There is a church that has met in a school for over 20 years. They now have plans passed and approved for a building of their own, and they have a growing building fund. It is the GLENEAGLES ANGLICAN CHURCH and is not in Scotland as one might suppose but in Wellingborough, Northamptonshire. The congregation is not large but evangelistic and alive.
The proposed church is beautiful - simple, elegant, original and symmetrical with a lovely curving roofline. The imposing glass entrance is framed by two slender columns which are a feature of the design as are the long narrow windows. In the front is a white spire-like cross. There is another white cross on the wall. I like the white – it reminds me of purity and that is what Christ’s cross gives us fallen sinners. Both crosses stand out in contrast to the red-brown brick and grey plastered walls. Do have a look at the pic on the building plans.
www.gleneaglesanglicanchurch.co.uk Under Welcome>Building for the Future>click Church Building Fund.
THE GREAT NOTLEY CHURCH in Braintree, Essex held its first service in the church that had been planned and fundraised for 13 years in August 2010. An ecumenical church with partners from various other local denominations, its vision is to show Christ’s love in action in the community. The Revd Beth Bendrey is the Priest-in-Charge.
The church is very different from Gleneagles Anglican Church but, like it, is simple, symmetrical, with an interesting roof and soaring cross. The church is long and rectangular with a central entrance. The red-tiled roof is steeply pitched, high and dominant. Above the central door is a large projecting upside down V shape with an inset window. On either side are two similar projections which are much smaller. At one end a substantial, rather stark cross rises from the ground like a spire. See www.greatnotleychurch.org.uk/history.html Scroll down to “To Here” and click on church pic to enlarge. Another very beautiful English church.
THE EDMONTON BAPTIST CHURCH in London was built in 1976 when, because of redevelopment in the area, the church had to move. Now on a busy thoroughfare surrounded by high rise buildings as well as Victorian ones, there is no doubt what it is because its name in large white lettering stands out against the brown brick walls. It is an active very local church with a congregation of up to 400 coming from many different nationalities.
I could not find any description or floor plans of the church, so from the Google images this is what it looks like… It is hexagonal, the brown brick topped by a broad white band. Coloured glass windows, set in white frames, rise in large rectangular blocks from ground to top. The green tiled roof slopes up to a two-part spire – a rectangular plinth inset with a white cross on two sides topped by a soaring needle-like structure. What I really like about this church is the spire. Spires are uncommon on non-conformist churches. This spire with the cross, positioned as it is, tells me that the cross is the way to heaven symbolized by the needle-like structure pointing up to the sky.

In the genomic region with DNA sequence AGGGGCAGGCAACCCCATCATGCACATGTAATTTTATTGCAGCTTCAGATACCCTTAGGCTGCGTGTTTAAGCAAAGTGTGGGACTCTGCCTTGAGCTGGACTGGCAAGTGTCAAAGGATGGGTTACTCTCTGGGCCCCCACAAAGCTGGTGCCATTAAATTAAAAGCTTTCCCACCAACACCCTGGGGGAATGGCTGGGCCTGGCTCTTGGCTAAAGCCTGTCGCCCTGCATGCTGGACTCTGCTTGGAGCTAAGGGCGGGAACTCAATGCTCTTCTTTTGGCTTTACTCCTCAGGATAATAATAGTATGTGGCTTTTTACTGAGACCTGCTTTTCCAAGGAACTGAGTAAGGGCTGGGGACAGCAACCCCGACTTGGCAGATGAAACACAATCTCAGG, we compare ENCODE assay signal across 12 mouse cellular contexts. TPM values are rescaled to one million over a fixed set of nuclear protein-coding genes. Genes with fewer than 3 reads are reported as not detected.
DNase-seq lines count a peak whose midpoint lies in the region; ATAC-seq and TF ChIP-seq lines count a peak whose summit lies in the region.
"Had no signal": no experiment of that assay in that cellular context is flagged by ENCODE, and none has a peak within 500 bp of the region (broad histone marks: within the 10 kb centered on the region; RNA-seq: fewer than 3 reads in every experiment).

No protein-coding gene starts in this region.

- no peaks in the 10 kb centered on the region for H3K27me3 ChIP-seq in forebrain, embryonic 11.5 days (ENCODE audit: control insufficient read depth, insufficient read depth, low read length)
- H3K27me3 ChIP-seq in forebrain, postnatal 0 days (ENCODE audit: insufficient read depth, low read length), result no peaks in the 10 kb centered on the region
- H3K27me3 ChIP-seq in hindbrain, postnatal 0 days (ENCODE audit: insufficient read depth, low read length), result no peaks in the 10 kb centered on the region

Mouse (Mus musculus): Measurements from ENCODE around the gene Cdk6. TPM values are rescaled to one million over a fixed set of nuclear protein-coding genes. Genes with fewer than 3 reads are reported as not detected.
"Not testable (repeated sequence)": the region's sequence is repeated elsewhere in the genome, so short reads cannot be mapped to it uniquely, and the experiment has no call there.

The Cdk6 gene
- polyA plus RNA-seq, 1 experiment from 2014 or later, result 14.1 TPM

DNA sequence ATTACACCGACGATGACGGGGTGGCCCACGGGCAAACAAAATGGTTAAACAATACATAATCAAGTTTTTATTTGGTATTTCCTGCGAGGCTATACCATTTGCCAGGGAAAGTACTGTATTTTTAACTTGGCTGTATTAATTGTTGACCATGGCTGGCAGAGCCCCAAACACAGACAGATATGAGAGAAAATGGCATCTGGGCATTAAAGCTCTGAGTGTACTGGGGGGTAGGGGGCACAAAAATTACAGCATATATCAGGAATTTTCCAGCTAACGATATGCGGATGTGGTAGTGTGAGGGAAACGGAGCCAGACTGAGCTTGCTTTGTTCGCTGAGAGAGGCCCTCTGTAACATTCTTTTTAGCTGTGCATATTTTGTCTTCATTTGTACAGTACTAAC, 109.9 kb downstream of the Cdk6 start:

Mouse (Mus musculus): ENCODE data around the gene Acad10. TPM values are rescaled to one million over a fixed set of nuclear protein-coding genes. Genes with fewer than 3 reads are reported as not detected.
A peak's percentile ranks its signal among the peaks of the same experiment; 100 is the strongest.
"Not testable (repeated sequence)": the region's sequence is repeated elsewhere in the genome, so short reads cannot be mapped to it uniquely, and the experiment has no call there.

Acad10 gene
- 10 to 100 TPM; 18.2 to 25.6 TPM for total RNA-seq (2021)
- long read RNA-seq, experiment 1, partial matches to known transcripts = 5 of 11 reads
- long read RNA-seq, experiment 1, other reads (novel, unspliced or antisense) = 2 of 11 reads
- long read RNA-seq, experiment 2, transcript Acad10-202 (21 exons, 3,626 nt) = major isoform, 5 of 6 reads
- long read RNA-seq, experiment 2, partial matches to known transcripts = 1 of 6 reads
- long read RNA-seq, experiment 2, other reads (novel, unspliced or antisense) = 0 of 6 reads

Google: images of Edmonton Baptist Church London. Click on photo which takes you to the church website: www.edmontonbaptist.org.uk and on the Google images page under “Related images” click second photo to see the spire and the one beneath it to see the area.
SCARGILL CHAPEL, in Skipton, Yorkshire is a most beautiful church. It’s not a parish church but serves a resident community (Scargill House), and is also available as a holiday guesthouse, for conferences or retreats, for those who want to take a course run by Scargill House – everything from Church leadership to Creative writing –for church groups for a weekend stay and for concerts. Set in the dales, it is an idyllic spot. www.scargillmovement.org/estate/scargill-chapel.aspx
Scargill Chapel is a Grade 11 listed building designed by George Pace and erected from 1958-61. Using local materials it blends beautifully into the landscape. Basically a simple A frame supported on the inside by massive wooden beams. The tiled pitched roof, starting with a curve before soaring up is its dominant feature. On either end a huge clear glass window follows the roofline bringing the beauty of the outside in. The windows are surrounded by a wooden band also following the roofline as well as reaching to the ground. The side walls of stone –inside and out – appear small compared to the roof. A white cross stands at the front some distance from the Chapel. Both ends have stone additions. This very beautiful and evocative chapel is best seen from Google: Images of Scargill Chapel. Click on the first picture to enlarge it and then follow all the other images to view it and to see the surrounding countryside. One or two images of other churches have crept into this – just continue.
Good Cause. I would suggest prayer for deliverance from Ebola: that its spread may be curtailed, a vaccine or cure found, and those suffering as a result of it may turn to our merciful heavenly Father for comfort in their distress.
KEPT (on Other Writing – see Menu) is an allegory of the last times.